Dames Eileen Atkins, Judi Dench, Joan Plowright and Maggie Smith have let the cameras in on a friendship that goes back more than half a century. The four acting greats discuss their careers and reminisce about their humble beginnings in the theatre.

Director: Roger Michell
Stars: Eileen Atkins, Judi Dench, Joan Plowright

Closed Captioning Available


The cinematic equivalent of a “nice cuppa tea,” as we say here in the old country, this lovely, free-associative documentary offers a group portrait of four preeminent British actors in, to quote one of the women’s most famous roles, their collective prime, or at least not far beyond it. Each of the stars — Eileen Atkins, Judi Dench, Joan Plowright and Maggie Smith – has had the title Dame bolted onto her name now by Queen Elizabeth II, the female equivalent of being knighted, an honor they all wear with casual indifference, almost a slightly embarrassed contempt.

Even so, the film’s presentation to markets outside the U.K. has tended to gin up the royalty factor, presumably to further impress awed colonials and others. (The original title, Nothing Like a Dame, sort of poked fun at the ennobling stuff.) In any event, for these four subjects, it’s their actual long, fruitful, storied careers that crown them, and this highly competent, sadly over all too-quickly work makes a good effort at profiling them without exhausting itself with either hagiography or completist excess.

It transpires that the four of them get together every year for a reunion at Joan Plowright’s country cottage in Sussex, a home she shared with her late husband Laurence Olivier. Once assembled, the ladies catch up with each other, gossip and recollect, prompted occasionally by questions voiced offscreen occasionally by director Roger Michell (Notting Hill, Venus).

Although known best for their work in film, one senses from the conversation that it’s their theater work that’s held in the highest esteem, the realm in which they truly cut their teeth and developed their craft. No one quite says it but it’s pretty obvious they mostly consider their film and TV work, especially the more recent gigs, as little more than jobs for hire, money earners that barely count in the big scheme of things, although the money is jolly useful.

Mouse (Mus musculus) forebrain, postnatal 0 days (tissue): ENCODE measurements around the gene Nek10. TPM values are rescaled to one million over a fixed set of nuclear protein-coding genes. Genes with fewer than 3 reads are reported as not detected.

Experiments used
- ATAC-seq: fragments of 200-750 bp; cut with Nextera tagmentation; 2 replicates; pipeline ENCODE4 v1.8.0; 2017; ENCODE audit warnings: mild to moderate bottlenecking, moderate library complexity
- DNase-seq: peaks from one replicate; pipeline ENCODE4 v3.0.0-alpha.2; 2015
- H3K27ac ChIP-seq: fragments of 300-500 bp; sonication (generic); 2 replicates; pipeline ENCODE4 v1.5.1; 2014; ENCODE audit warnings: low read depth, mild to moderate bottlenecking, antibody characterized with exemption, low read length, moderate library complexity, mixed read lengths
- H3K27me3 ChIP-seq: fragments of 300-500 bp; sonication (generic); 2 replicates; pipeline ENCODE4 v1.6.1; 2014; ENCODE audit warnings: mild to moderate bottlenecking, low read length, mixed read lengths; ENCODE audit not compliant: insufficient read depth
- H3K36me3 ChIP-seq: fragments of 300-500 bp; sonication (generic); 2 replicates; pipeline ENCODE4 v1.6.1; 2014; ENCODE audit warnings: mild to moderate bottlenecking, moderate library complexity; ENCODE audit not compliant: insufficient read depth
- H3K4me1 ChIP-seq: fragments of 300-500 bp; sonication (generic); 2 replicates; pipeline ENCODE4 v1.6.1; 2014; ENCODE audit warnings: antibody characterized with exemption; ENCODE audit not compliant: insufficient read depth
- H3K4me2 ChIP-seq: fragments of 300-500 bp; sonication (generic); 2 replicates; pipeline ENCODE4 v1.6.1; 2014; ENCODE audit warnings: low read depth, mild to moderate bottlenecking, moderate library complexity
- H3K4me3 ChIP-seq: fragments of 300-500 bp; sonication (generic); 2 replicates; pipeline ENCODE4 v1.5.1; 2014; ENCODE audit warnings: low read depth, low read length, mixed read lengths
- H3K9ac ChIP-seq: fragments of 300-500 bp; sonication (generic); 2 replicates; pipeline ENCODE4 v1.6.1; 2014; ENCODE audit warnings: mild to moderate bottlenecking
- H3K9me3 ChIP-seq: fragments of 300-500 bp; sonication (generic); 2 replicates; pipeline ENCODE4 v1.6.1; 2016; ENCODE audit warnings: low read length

Maggie Smith, just as imperious as you would expect but also warmer and funnier and with a more “common” accent, admits that she’s barely even watched Downton Abbey, the series where she plays the frosty dowager Countess of Grantham. Her memories are fonder of The Best Exotic Marigold Hotel, which she co-starred in with Judi Dench. When prompted to think back to her years on the set of the Harry Potter franchise, she remarks that it was mainly a chore for her and co-star Alan Rickman to find new facial expressions for their many reaction shots.

Smith admits that she doesn’t quite remember all the details of those halcyon days when she and Dench first met in the 1950s and travelled up to Edinburgh together to work the festival there. But luckily, there’s archive footage and still photographs aplenty to show us what they were like back in the day, including a delicious and revealing clip of Smith explaining how she steals all her comic tricks from old friend and Carry On legend Kenneth Williams. Elsewhere, rare glimpses of Dench playing Titania in a Peter Hall production of A Midsummer Night’s Dream, Smith starring opposite Oliver in Othello, Plowright as Joan of Arc and Atkins as a slinky West End star are all worth the price of admission alone.

The latter two, even though they are less famed than Dench or Smith, especially outside the U.K., are not slighted and the film provides viewers who may be less up to date with their work helpful primers on their careers. Plowright, who alludes to her somewhat tempestuous but long-running marriage to Olivier, is frank about her tougher path to fame. Like Atkins and Dench, who at one point describes herself as a “menopausal dwarf” who wouldn’t be an obvious choice to play Cleopatra, Plowright talks without self-pity about her unconventional looks, which spurred her to try even harder at achieving respect within the theatre community.

The assembled dames are so smart, witty and strong-willed, it’s a wrench to have to part company from them at the end of the film. Many viewers might feel disappointed that the footage isn’t allowed to run on longer, revealing for instance what the performers make of sexual politics in the industry now having lived through a time when the casting couch was normal operating procedure. Hopefully somewhere there’s a hard drive securely storing all the unused material enabling a special extended cut — maybe years in the future when the stars have sadly passed.

– Leslie Felperin